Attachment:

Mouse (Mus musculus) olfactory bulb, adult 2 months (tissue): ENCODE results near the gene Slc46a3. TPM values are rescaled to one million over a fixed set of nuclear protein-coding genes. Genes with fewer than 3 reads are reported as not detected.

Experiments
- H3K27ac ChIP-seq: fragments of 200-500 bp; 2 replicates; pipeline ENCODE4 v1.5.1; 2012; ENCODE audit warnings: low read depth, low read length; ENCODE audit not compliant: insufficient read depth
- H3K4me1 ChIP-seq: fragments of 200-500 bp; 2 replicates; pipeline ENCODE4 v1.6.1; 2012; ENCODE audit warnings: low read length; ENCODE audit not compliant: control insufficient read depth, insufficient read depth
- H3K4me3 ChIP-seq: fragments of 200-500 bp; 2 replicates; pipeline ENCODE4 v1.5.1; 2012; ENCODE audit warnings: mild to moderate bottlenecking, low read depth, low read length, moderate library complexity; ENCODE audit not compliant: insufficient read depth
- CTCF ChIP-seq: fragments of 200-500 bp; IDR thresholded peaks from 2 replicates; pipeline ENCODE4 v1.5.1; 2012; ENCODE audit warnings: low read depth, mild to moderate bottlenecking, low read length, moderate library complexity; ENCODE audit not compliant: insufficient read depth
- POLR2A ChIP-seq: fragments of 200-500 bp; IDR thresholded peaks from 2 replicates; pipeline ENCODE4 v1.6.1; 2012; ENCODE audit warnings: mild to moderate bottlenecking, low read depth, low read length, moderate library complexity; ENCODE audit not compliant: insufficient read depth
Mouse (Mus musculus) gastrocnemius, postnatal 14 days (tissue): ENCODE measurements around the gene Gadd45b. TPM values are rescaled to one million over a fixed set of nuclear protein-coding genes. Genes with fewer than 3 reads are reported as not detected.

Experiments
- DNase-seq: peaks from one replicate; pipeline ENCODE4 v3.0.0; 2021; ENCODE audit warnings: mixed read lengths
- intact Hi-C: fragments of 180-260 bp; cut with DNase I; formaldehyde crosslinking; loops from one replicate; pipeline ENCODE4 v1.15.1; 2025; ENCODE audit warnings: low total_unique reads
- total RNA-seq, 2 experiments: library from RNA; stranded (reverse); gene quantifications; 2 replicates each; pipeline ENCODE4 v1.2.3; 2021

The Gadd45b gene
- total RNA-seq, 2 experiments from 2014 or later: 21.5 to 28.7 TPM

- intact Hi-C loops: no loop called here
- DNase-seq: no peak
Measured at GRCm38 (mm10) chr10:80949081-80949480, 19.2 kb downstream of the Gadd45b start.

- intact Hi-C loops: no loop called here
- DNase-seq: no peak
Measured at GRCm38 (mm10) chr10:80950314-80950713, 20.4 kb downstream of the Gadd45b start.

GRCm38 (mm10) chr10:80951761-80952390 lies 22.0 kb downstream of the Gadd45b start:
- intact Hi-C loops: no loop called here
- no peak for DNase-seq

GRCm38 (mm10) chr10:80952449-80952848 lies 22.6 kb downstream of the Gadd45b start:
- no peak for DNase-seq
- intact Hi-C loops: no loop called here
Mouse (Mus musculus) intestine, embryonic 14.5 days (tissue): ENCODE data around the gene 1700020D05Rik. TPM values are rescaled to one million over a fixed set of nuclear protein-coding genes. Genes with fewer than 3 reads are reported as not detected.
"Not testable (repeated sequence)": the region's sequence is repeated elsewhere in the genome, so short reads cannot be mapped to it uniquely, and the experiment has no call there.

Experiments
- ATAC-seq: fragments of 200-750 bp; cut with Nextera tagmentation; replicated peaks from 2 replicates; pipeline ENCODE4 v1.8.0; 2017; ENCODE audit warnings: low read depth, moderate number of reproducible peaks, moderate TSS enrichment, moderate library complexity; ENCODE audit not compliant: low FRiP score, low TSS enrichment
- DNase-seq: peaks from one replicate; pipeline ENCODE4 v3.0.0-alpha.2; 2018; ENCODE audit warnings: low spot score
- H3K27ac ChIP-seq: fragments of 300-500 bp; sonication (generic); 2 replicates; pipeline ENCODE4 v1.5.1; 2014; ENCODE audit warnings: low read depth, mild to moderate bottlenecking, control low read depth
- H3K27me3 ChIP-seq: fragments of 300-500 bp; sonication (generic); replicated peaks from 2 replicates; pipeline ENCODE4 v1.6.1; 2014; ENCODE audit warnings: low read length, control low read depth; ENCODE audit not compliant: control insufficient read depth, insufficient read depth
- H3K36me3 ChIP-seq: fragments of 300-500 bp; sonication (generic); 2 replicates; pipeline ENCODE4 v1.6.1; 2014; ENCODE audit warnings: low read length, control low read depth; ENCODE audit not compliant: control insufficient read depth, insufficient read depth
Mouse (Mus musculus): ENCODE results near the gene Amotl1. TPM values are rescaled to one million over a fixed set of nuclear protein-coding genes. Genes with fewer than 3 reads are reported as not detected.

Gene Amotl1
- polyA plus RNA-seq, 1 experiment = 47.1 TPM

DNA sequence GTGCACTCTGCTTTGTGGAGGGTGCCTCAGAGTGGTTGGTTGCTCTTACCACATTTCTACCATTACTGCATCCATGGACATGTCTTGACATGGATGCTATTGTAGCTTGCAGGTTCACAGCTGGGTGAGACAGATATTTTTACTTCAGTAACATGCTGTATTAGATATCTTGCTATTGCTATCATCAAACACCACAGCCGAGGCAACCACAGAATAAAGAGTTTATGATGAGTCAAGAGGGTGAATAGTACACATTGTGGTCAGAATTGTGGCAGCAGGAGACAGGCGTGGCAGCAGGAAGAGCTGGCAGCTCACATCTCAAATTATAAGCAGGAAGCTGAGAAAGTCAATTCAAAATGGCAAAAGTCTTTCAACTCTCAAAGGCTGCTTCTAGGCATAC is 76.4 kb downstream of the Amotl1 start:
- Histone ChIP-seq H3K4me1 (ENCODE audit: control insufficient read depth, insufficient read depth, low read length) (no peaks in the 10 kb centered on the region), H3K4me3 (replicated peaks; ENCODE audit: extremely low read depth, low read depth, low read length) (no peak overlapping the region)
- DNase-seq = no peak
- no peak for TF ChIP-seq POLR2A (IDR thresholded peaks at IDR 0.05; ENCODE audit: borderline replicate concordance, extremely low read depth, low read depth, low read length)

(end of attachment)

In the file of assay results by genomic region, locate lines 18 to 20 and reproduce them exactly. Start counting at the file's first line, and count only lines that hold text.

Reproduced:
- intact Hi-C loops: no loop called here
- DNase-seq: no peak
Measured at GRCm38 (mm10) chr10:80950314-80950713, 20.4 kb downstream of the Gadd45b start.